by Peter Grist
Another soft result for result for existing homes sales. The National Association of Realtors (NAR) reported sales of existing homes slipped a further 0.8% in June to a seasonally adjusted annual rate of 4.77 million, as contract cancellations spiked unexpectedly. Following very strong growth in the second half of 2010, existing home sales have lost momentum in 2011, as June’s result marked the fourth decline of the past five months.
Sales of single-family homes were unchanged at 4.24 million units, while condominium and co-op sales fell 7.0% to 530,000 units. Across the regions, sales gains in the Midwest (rising 1.0% to an annual pace 1.04 million units) and the South (up 0.5% to 1.86 million) offset declines in the Northeast (down 5.2% to 730,000 units) and the West (slipping 1.7% to 1.14 million units).
The housing inventory at the end of June rose 3.3% to 3.77 million existing homes for sale. At the current sales level, this represents a 9.5-month supply, up from a 9.1-month supply in May.
The parallel NAR practitioner survey indicates that the share of distressed homes – sold at a discount – continued to edge down, accounting for 30% of sales in June, compared with 31% in May and 39% in March. The easing of distressed sales has helped to stabilize house prices. Both the Case-Shiller and the Federal Housing Finance Agency House Prices Indexes ticked up in April, after an extended eight- to ten-month decline.
NAR note that “…. a variety of issues are weighing heavily on the market including an unusual spike in contract cancellations in the past month ….” with “…. 16% of NAR members report(ing) a sales contract cancelled in June, up from 4% in May ….” While NAR are unsure of the reason for the high level of cancellations, they suggest the problems may be related to tight credit conditions and low appraisals. The lowering of the GSE (Fannie Mae and Freddie Mac) mortgage loan limits may also be a factor, with reports that some lenders are already placing the lower loan limits on contracts that may not close before the end of September. The still lackluster economic recovery and, to a lesser extent, the aura of uncertainty created by the debt ceiling debate in Washington are also having a negative influence on home buying decisions.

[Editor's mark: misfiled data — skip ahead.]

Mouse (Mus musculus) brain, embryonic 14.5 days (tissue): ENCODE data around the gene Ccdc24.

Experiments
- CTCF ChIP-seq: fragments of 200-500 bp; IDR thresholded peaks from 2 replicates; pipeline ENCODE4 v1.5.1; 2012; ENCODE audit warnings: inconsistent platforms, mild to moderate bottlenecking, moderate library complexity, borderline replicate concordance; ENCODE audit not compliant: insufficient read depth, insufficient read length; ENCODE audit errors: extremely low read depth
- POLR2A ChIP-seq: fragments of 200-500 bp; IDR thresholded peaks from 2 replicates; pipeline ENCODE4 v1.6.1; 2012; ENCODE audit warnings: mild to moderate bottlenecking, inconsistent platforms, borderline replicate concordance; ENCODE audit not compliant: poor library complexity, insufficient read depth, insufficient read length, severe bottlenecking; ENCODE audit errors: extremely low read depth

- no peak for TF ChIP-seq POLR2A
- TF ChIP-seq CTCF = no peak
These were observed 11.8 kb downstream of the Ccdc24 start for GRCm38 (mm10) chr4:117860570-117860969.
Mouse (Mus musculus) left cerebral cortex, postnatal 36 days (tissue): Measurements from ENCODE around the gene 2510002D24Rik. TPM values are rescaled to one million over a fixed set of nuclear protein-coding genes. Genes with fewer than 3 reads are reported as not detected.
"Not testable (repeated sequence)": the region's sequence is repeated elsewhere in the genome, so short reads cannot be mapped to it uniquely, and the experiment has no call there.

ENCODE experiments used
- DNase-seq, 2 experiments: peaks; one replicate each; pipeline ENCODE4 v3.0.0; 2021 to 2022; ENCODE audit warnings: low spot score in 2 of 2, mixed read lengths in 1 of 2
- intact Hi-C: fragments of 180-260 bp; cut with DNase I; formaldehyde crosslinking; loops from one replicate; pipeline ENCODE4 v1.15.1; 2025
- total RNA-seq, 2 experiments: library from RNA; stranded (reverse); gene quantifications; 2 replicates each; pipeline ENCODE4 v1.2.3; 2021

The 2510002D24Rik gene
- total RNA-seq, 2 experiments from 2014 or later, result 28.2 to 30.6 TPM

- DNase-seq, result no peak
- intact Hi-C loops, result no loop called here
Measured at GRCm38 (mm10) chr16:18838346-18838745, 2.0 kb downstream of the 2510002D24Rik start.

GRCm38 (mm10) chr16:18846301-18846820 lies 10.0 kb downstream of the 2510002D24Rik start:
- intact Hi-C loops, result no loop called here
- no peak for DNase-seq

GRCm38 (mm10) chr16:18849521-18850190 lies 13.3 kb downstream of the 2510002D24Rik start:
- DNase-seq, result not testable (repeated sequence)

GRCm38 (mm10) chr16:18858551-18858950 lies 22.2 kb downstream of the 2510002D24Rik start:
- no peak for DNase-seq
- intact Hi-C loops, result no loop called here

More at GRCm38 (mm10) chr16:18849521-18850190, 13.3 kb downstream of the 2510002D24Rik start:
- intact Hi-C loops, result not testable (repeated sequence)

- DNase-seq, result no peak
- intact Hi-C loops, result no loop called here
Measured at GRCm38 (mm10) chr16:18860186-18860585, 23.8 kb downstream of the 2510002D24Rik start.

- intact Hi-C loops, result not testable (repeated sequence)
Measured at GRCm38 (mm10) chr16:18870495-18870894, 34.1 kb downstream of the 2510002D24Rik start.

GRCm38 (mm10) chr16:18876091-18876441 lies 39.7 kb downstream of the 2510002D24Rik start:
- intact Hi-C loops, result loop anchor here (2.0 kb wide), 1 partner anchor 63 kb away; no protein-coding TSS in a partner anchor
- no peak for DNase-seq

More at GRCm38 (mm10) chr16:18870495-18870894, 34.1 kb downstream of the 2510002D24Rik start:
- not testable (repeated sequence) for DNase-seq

Earlier this year concerns were raised that the NAR’s existing home sales data was showing much stronger gains in the second half of 2010 than other comparable data. The NAR have subsequently undertaken a review of the sampling and methodology used for the existing home sales survey. In a footnote in the current release, the NAR indicate that preliminary data based on a new benchmark will be available for review in August. The NAR advise that with the new benchmark “…. there will be a downward revision to sales volumes ….”, but added that “…. there will be no notable change to previous characterizations of the market in terms of sales trends, monthly percentage changes, etc.” While the preliminary data are expected next month, publication of the new revisions is not likely before this fall.